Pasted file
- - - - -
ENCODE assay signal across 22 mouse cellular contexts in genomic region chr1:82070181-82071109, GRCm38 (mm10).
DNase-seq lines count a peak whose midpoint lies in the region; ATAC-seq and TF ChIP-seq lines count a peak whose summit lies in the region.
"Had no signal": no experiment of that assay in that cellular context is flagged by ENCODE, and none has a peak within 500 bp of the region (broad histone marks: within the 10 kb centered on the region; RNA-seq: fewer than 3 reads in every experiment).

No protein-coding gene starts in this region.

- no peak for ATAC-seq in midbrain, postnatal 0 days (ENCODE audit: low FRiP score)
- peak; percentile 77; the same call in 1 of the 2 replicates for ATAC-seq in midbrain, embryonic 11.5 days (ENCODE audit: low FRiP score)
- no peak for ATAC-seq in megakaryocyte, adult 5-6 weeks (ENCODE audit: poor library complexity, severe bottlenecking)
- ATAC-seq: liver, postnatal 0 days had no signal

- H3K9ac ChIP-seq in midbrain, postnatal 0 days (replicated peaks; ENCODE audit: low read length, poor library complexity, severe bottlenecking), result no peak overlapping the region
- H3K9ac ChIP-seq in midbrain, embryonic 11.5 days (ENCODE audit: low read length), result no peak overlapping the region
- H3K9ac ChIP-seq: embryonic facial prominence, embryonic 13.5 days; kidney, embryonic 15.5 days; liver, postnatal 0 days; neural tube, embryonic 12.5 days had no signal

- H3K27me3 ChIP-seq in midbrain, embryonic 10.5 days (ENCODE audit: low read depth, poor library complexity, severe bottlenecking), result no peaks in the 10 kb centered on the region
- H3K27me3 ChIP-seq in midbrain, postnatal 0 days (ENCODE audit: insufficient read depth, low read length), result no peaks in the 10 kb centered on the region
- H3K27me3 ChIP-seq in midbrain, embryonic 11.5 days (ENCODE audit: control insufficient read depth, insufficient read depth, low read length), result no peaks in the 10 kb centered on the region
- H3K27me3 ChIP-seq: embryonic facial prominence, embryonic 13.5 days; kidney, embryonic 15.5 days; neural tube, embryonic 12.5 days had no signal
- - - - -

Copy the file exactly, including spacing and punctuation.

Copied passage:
ENCODE assay signal across 22 mouse cellular contexts in genomic region chr1:82070181-82071109, GRCm38 (mm10).
DNase-seq lines count a peak whose midpoint lies in the region; ATAC-seq and TF ChIP-seq lines count a peak whose summit lies in the region.
"Had no signal": no experiment of that assay in that cellular context is flagged by ENCODE, and none has a peak within 500 bp of the region (broad histone marks: within the 10 kb centered on the region; RNA-seq: fewer than 3 reads in every experiment).

No protein-coding gene starts in this region.

- no peak for ATAC-seq in midbrain, postnatal 0 days (ENCODE audit: low FRiP score)
- peak; percentile 77; the same call in 1 of the 2 replicates for ATAC-seq in midbrain, embryonic 11.5 days (ENCODE audit: low FRiP score)
- no peak for ATAC-seq in megakaryocyte, adult 5-6 weeks (ENCODE audit: poor library complexity, severe bottlenecking)
- ATAC-seq: liver, postnatal 0 days had no signal

- H3K9ac ChIP-seq in midbrain, postnatal 0 days (replicated peaks; ENCODE audit: low read length, poor library complexity, severe bottlenecking), result no peak overlapping the region
- H3K9ac ChIP-seq in midbrain, embryonic 11.5 days (ENCODE audit: low read length), result no peak overlapping the region
- H3K9ac ChIP-seq: embryonic facial prominence, embryonic 13.5 days; kidney, embryonic 15.5 days; liver, postnatal 0 days; neural tube, embryonic 12.5 days had no signal

- H3K27me3 ChIP-seq in midbrain, embryonic 10.5 days (ENCODE audit: low read depth, poor library complexity, severe bottlenecking), result no peaks in the 10 kb centered on the region
- H3K27me3 ChIP-seq in midbrain, postnatal 0 days (ENCODE audit: insufficient read depth, low read length), result no peaks in the 10 kb centered on the region
- H3K27me3 ChIP-seq in midbrain, embryonic 11.5 days (ENCODE audit: control insufficient read depth, insufficient read depth, low read length), result no peaks in the 10 kb centered on the region
- H3K27me3 ChIP-seq: embryonic facial prominence, embryonic 13.5 days; kidney, embryonic 15.5 days; neural tube, embryonic 12.5 days had no signal